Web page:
The Medal
Wayne Purdy
Alex Allenby returns home to visit his dying father. His father has one regret; he witnessed the ... Show More
Contemporary Fic., Literary, Sci Fi
world war 2, time travel,

Chapter 9

 Time is precious, but truth is more precious than time.
― Benjamin Disraeli

     “How’s Lorne?” Brennan asked his son. His breathing was weaker, more strained. It seemed a struggle for him to even open his eyes. It had been two days since Lorne was attacked, and this was the first opportunity Alex had to talk with his father. Truthfully, Alex was probably avoiding him, ashamed of what he had confessed to.

     Alex sat in a chair next to his father’s bed. “He’s going to be fine. He needs to take it easy for the next few weeks. He’s on a liquid diet,” he said.

     Brennan nodded his head. “Good,” he said in a low whisper. “That’s good. I was worried about him. Jeff wheeled him here to see me. It broke my heart.”

     “I know, Dad. Me too. He didn’t deserve to be beaten like that.”

     “He’s a good boy,” Brennan said. Brennan’s shoulder’s convulsed and a pained sob escaped from his mouth. “I was so scared. After everything I’ve seen. Everything that happened…that I let happen, I was afraid that God was punishing me.”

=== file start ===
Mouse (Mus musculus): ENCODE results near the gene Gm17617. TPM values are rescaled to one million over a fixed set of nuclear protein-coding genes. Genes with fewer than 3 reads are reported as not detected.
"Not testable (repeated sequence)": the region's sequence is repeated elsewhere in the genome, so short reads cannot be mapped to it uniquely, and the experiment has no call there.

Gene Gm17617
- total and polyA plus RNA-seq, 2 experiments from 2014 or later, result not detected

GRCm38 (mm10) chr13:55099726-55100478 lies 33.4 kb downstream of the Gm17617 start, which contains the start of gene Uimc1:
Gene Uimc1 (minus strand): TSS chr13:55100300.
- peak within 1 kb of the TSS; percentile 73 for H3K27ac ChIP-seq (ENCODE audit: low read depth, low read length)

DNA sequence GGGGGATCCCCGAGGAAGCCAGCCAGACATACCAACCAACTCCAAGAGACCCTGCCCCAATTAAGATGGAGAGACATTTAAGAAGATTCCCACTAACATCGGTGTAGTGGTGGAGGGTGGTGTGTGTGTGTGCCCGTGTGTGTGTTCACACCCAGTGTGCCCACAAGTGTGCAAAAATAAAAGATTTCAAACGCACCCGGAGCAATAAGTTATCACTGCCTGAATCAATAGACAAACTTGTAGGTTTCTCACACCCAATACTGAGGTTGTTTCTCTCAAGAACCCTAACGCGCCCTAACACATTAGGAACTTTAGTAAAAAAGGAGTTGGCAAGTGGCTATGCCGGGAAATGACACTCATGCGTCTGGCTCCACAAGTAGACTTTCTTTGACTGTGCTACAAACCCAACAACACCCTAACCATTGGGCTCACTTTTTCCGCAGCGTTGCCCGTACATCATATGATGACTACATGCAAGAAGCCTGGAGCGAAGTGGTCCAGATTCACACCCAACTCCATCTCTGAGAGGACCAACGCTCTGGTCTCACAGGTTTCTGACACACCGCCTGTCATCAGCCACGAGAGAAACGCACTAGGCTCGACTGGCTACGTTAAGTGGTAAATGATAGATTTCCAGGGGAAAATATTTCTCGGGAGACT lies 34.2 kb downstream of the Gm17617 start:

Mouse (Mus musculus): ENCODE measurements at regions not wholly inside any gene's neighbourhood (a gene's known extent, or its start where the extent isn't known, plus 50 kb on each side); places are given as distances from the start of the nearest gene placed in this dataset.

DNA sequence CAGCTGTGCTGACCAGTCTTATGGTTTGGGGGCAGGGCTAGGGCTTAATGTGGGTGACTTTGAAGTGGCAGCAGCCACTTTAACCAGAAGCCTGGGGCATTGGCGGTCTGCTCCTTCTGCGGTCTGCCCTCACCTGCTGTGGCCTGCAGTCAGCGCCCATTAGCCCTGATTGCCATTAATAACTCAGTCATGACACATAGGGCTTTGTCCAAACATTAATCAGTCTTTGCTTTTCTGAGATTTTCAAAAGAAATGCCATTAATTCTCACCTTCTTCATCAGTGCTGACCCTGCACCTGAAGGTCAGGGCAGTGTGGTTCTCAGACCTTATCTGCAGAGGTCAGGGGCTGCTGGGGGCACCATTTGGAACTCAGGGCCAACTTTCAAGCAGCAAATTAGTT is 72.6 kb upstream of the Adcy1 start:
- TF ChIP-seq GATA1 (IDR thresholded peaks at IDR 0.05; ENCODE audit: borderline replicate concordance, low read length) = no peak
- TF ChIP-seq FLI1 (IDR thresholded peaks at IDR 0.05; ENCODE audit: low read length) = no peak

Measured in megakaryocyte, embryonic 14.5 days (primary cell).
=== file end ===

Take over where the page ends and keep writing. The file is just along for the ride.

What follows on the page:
“Dad. It’s not your fault. None of it is. Not what happened to Lorne and not what happened in that farm in Europe.”

     “I could have saved them,” Brennan said. “I should have. All I did was watch.”

     “You were a boy,” Alex said. “You have to forgive yourself. There’s nothing else you can do.”

     “What if there was?” Brennan’s eyes sought out his son’s and he held them there. Alex was struck by how much life they still held, despite the battered body that housed them. “What if there was a way? What if it’s not too late to help that family?”

     “What are you talking about?”

      A violent fit racked his body and Brennan wheezed for breath. “There’s a way,” he gasped between coughs.

     “Take it easy, Dad. Take a breath.” Alex raised a glass of tepid water to his father’s parched lips and the older man took a desperate draught. It had been several days since the big revelation, and Alex still didn’t know what to think of it. His father was just a boy. Alex still had problems reconciling the story of the Jewish family’s execution with the man he had always believed his father to be. His feelings were conflicted and he didn’t know what he was supposed to feel. Part of him was angry at Brennan. Angry and ashamed. What sort of man watches an entire family being wiped out and doesn’t even lift a finger? He was sympathetic too. Brennan was just a kid, barely into his twenties when the war ended. He was tired, and shell-shocked, and scared. It was easy to forget how young he was then. When Alex was that age he could barely manage a line of credit. The thought of being expected to kill another man, even as a soldier was completely foreign to him. Did Alex really have the right to judge?